12 August 2009

We Are One!

We Are One! - Butterfly Lodge is One Year Old

It has been a year since the launch of the Butterfly Lodge at Oh’ Farms on 9 Aug 2008. Last Sunday, on the day when Singapore was celebrating its 44th National Day, our friends at Butterfly Lodge, members of Butterfly Circle and a few invited guests also had a gathering to celebrate Butterfly Lodge’s first birthday!

We spent the evening in a very casual and carefree setting, chatting and sharing stories about butterflies (of course!). Amidst the laughter and bantering, we could hear the low-frequency throb of helicopters in the nearby skies, returning from the National Day Parade at Marina Bay. With the constant supply of good wine, drinks, beer and delicious food, all of us were so engrossed in our conversations and eating that we did not remember to snap even a single shot. What a pity !

Yeok Keong, the owner of Butterfly Lodge at Oh’ Farms also presented tokens of appreciation to members of ButterflyCircle who had helped in the initial planning and setting up of Butterfly Lodge. The pictures below show some of the A1 size posters outside the butterfly flight cage (photos on the posters were contributed by ButterflyCircle members).

Being the only one of its kind here, Butterfly Lodge features only common local butterfly species with the main aim of promoting butterfly appreciation and awareness amongst school children. We are proud to report that within a year, about 5000 visitors (mainly from Child Care Centres, Pre-schools and Primary Schools) have visited Butterfly Lodge and attended an introductory lesson related to the life cycles and behaviour of butterflies.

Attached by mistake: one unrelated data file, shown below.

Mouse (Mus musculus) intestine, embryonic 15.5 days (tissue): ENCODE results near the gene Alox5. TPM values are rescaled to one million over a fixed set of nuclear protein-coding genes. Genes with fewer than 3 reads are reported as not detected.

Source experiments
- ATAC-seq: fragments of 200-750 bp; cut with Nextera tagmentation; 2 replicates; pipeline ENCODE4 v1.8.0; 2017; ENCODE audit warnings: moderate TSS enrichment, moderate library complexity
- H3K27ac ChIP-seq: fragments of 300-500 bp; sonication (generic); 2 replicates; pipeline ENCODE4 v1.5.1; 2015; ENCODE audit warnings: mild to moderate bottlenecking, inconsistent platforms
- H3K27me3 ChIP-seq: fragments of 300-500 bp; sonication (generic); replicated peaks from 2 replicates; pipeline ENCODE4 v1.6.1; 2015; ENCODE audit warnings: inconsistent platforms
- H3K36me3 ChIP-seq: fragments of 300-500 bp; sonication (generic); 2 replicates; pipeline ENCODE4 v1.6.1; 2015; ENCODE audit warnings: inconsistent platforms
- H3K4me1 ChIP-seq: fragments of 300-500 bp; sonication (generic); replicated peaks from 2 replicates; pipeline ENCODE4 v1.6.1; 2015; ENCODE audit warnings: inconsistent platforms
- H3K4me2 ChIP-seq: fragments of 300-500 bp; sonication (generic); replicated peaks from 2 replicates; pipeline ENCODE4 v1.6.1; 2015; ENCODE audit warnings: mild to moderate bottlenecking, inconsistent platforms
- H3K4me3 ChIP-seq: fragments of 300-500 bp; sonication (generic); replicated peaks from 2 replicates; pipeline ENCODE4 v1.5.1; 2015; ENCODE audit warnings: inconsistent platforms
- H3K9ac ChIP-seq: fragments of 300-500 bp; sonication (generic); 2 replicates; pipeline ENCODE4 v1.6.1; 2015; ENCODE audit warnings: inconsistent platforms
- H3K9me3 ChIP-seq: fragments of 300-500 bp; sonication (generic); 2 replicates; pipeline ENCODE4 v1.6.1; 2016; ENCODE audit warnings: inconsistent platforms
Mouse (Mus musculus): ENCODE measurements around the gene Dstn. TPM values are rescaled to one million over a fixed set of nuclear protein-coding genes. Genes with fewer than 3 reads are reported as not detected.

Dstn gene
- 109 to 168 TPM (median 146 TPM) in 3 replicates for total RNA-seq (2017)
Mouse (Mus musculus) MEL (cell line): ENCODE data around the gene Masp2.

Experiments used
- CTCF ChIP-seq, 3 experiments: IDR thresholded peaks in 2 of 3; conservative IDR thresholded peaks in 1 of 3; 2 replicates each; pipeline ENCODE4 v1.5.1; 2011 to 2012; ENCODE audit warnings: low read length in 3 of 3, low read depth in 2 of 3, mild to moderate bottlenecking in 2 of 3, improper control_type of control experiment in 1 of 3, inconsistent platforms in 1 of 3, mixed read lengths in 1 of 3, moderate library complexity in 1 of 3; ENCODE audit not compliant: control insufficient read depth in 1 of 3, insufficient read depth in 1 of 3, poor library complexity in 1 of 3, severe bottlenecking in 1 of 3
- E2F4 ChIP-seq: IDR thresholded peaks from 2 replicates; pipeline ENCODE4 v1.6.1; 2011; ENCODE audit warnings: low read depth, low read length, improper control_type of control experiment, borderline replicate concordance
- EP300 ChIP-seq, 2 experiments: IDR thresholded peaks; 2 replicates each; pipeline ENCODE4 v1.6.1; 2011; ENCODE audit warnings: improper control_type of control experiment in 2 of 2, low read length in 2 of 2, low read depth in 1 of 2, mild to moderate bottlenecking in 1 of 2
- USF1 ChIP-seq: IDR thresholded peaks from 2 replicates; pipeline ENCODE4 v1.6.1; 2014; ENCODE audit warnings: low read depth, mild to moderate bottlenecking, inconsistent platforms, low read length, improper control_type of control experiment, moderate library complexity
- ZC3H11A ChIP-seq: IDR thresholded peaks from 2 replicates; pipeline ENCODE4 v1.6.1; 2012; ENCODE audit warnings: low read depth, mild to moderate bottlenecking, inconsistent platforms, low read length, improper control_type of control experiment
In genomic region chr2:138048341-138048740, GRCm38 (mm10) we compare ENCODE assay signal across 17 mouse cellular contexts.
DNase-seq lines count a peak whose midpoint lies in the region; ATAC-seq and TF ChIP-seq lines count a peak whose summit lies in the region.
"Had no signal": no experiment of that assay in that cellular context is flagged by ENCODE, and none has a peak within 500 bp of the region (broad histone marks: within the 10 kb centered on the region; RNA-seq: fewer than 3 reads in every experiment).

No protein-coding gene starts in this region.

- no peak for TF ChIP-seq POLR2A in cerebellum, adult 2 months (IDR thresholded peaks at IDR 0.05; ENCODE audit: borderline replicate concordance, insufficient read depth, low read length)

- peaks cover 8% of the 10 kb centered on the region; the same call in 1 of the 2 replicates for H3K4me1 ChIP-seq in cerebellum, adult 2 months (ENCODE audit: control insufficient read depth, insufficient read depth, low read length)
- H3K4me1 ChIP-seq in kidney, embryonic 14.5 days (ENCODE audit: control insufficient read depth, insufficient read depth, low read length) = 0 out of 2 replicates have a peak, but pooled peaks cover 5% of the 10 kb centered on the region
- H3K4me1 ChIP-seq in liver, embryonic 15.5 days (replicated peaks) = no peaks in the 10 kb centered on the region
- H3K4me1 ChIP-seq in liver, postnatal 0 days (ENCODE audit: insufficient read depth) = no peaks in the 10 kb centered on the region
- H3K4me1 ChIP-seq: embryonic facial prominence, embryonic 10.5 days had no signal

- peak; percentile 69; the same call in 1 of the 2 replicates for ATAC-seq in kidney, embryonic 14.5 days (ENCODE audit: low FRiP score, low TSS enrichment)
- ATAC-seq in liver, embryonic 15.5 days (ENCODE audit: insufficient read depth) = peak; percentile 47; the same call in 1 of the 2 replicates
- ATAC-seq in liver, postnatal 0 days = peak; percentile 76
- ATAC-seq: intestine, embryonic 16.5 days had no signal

We are glad to say that ButterflyCircle and Butterfly Lodge have created opportunities for kids here to observe the activities in a typical day in the life of a butterfly, such as feeding, sunbathing, performing courtship dance, mating, and laying eggs, up close and personal, creating lasting learning interactive experiences for the kids.

How many students these days have the chance to see mating butterfly ? At Butterfly Lodge, visitors can very often observe a live scene of what mating is all about. This presents a very good teachable moment of explaining how a new life begins to our young children.

In the enclosure, students may be lucky enough to witness a weird behavior of how a female would reject mating by pointing her abdomen upwards as shown in the picture here.

Indeed, we are delighted to learn that some of our young visitors are now able to recognize and identify the butterfly species flying around in their neighbourhoods after their visit to Butterfly Lodge.

While playing the role of supporting Butterfly Lodge in various areas, ButterflyCircle members also gained valuable learning experiences and insights on the biology and ecology of butterflies during the past one year. Here are some examples :

One whole batch of Plain Tiger (Danaus chrysippus chrysippus) larvae were found dead overnight after they were fed with Crown Flower (Calotropis gigantea) leaves supplied from a neighbouring country. We suspected that the leaves might have been contaminated with chemicals that we were not aware of . Butterfly larvae are very susceptible and vulnerable to toxins - even a trace amount of toxin is enough to kill all of them.